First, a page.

Online report cards draw high marks

Web-based report cards are getting high marks in schools across the US, as online grading systems replace traditional paper reports.

"I think it's making a difference in students' lives," says Lyla Downey, technology coordinator for the Campbell County School District in Gillette, Wyoming. "It's making a difference in students' performances, and some would not have graduated if not for the new system."

With online grading, students with bad grades can no longer hide their report cards from parents or play hooky from school unnoticed. Systems such as PowerSchool Inc., the program Campbell County schools use, allows parents, teachers, and students to check grades, attendance, progress and class schedules at any time from any PC.

The PowerSchool system, which is owned by Apple Computer Inc., also offers a phone option that allows parents without Internet access to check their child's information over the phone.

Parents Keep Tabs

All grades and attendance entries are provided in real time, says Greg Porter, president of PowerSchool. In other words, parents can check to see if their child is in class at any point in the day, as long as the teacher updates the data regularly.

Similar Web-based programs include LetterGrade, K12Planet, and ParentConnectxp.

Carol Hannah, a mother of two in Ventura, California, says the online system is keeping her on top of her 16-year-old son's grades, which dropped last year.

"It's amazing to be able to see my child's grades on a current basis," says Hannah, whose son Brian is starting his junior year at Foothill Technology High School. "But there was a downside. Me being able to see his grades caused a lot of conflict because I was always on his back."

Hannah eventually made a deal with her son to check his grades only once a week. But Jodi Wiley, a mother of two in Wyoming's Campbell County, says the program lets her know what's going on with her eighth-grade son, who is secretive about his schoolwork.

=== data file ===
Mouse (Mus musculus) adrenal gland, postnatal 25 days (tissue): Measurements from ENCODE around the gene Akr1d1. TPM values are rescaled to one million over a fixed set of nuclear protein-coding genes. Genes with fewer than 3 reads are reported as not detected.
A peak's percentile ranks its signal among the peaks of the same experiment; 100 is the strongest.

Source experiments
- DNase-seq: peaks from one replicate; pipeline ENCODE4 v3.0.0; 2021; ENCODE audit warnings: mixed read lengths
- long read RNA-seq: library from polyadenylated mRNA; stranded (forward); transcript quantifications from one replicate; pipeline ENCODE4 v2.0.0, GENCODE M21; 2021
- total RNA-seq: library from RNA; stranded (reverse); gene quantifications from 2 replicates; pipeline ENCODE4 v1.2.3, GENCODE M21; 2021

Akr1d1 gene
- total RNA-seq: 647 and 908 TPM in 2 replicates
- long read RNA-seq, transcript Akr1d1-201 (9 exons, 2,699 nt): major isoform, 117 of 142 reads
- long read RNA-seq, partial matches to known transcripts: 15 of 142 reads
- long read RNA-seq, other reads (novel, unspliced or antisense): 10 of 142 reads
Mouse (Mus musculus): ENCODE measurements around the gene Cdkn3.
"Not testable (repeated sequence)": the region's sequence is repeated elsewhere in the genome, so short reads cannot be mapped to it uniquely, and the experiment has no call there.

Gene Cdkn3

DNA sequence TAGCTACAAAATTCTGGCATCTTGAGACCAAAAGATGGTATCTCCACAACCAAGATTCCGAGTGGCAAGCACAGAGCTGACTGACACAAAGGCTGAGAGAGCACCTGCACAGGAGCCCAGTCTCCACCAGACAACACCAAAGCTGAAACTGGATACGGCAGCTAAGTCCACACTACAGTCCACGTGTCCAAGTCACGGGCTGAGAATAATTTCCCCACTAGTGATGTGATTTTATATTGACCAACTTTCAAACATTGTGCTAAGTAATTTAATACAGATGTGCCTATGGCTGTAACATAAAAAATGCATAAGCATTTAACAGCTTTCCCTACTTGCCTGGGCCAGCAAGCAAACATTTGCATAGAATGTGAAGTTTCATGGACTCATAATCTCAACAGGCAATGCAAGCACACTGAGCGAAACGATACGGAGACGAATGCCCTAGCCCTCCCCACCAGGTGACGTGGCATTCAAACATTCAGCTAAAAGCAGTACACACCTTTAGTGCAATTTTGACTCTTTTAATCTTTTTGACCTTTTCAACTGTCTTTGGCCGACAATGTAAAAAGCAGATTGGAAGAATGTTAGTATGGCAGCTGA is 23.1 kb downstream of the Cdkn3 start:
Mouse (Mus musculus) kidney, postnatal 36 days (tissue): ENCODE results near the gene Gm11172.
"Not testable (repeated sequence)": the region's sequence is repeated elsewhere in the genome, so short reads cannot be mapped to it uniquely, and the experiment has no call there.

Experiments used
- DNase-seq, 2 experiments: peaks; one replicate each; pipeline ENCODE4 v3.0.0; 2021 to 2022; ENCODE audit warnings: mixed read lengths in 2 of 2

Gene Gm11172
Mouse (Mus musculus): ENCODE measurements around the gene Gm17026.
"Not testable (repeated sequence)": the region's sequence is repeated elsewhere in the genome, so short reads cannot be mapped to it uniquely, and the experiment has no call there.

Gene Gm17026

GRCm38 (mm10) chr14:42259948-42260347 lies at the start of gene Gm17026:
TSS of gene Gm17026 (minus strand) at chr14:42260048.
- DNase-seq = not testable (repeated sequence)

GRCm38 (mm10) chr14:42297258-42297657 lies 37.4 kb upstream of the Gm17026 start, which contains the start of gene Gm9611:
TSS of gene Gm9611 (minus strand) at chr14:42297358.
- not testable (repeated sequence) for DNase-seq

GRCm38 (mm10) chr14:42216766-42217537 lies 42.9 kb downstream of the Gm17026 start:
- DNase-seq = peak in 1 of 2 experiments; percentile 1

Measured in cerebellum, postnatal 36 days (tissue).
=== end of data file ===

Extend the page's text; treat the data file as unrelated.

"I used to have to pry information about his assignments out of him," Wiley says. "You really don't know how a student is doing in school unless you bug them."

Worthwhile Investment

Pricing for PowerSchool depends on the number of students and schools in a district. Cost for a small school would start at about US$5000, Porter says.

Some school administrators say it's a cost-effective system. David Ehlers, network administrator at Kadoka Schools in South Dakota, says his rural district with 400 students paid between $7000 and $10,000 when it adopted PowerSchool three years ago.

"It was a little expensive," Ehlers says. "But it was well worth it."

The concept gets high marks from the National Education Association, the largest U.S. teachers' union with more than 2 million members.

Don Blake, an NEA senior technologist, praises the system as "a positive tool that can really engage parents to learn more about their child's performances in school."

However, Blake says schools must be wary of the systems' capability to protect students' privacy. If not properly secured, people can hack into such systems and possibly cause harm, including changing grades and finding out personal information.

To access most systems, parents, teachers and students must use a password. Information is protected through encryption programs similar to those used by online vendors and banks.

"It really allows me to keep up with my grades," says Tyler Stevenson, a junior at Foothill Technology High School. "It gets annoying to have your parents checking your grades, but it's a good thing overall. I enjoy it because now I know if I'm failing or passing."

(Lauren Dunn writes for the Medill News Service, a PC World affiliate.)

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